The series (Sundays, 9pm), adapted from Len Deighton’s novel, is set in 1941 in a Britain under Nazi occupation; Winston Churchill has been executed and the resistance is struggling to hold on to its last strongholds in the countryside. Sam Riley plays Douglas Archer, a detective at Scotland Yard, now under the control of the SS, and a character who appears in almost every scene. Riley has, for an actor, a somewhat unexpressive face, beautiful but unreadable. Here, however, his downturned mouth and impassive cheekbones are perfect: Archer, after all, operates (by which I mean, barely operates) in a world in which no one wants to give their true feelings away, whether to their landlady, their lover, or their boss, newly arrived from Himmler’s office and as Protestant as all hell (he hasn’t used the word “degenerate” yet, but he will, he will).

Archer is, of course, an ambiguous figure, neither (at present) a member of the resistance nor (we gather) a fully committed collaborator. He is – or so he tells himself – merely doing his job, biding his time until those braver or more foolhardy do something to restore the old order. Widowed, he has a small boy to bring up. Yet how long he can inhabit this dubious middle ground remains to be seen. Oskar Huth (Lars Eidinger), the new boss, is keen to finish off the resistance; the resistance, in turn, is determined to persuade Archer to join its cause.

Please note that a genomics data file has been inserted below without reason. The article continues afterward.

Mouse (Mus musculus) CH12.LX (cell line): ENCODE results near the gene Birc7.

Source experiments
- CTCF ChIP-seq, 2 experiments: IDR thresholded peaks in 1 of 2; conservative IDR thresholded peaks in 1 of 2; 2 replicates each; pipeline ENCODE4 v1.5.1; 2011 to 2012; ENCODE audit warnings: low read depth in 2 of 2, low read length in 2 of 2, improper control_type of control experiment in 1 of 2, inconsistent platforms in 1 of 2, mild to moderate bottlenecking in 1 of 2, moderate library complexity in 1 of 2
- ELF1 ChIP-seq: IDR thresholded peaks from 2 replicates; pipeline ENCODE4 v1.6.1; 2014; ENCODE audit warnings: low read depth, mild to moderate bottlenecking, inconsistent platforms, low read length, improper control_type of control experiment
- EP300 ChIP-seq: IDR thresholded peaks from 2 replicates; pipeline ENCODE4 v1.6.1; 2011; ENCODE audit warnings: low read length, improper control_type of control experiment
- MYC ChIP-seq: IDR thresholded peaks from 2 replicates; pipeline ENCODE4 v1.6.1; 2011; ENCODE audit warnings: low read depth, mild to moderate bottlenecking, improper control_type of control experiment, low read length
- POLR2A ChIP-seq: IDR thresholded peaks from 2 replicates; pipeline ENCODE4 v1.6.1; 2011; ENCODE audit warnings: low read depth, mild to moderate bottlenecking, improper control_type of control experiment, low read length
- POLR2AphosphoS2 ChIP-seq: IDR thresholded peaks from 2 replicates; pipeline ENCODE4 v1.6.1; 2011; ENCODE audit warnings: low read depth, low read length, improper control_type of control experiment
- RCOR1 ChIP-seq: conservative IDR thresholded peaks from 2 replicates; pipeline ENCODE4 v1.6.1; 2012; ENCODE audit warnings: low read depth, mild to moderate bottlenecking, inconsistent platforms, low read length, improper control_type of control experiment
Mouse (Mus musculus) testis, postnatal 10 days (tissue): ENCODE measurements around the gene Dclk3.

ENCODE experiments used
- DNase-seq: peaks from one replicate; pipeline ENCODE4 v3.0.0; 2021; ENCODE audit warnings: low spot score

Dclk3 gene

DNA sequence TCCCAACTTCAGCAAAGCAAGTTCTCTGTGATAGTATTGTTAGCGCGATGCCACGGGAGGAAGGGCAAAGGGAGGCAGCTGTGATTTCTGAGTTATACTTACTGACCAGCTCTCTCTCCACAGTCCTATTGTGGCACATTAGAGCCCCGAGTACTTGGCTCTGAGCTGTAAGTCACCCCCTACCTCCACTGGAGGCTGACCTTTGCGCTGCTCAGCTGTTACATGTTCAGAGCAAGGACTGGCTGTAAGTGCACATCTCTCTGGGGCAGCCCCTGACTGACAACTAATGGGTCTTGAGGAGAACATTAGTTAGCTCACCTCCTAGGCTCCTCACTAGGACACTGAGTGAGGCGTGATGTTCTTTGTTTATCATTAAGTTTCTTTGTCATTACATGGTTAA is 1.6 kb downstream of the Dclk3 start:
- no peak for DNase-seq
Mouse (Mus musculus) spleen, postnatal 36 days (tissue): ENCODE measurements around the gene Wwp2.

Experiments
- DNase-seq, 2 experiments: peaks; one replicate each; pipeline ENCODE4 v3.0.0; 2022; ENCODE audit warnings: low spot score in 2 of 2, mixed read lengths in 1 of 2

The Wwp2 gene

It’s hard to find fault with the series; for the next month, I am going to look forward to Sunday nights mightily. I would, I suppose, have hoped for a slightly more charismatic actress than Kate Bosworth to play Barbara Barga, the American journalist who may or may not be involved with the British resistance. But everything else seems pretty perfect to me. London looks suitably dirty and its inhabitants’ meals suitably exiguous. Happiness is an extra egg for tea, smoking is practically a profession, and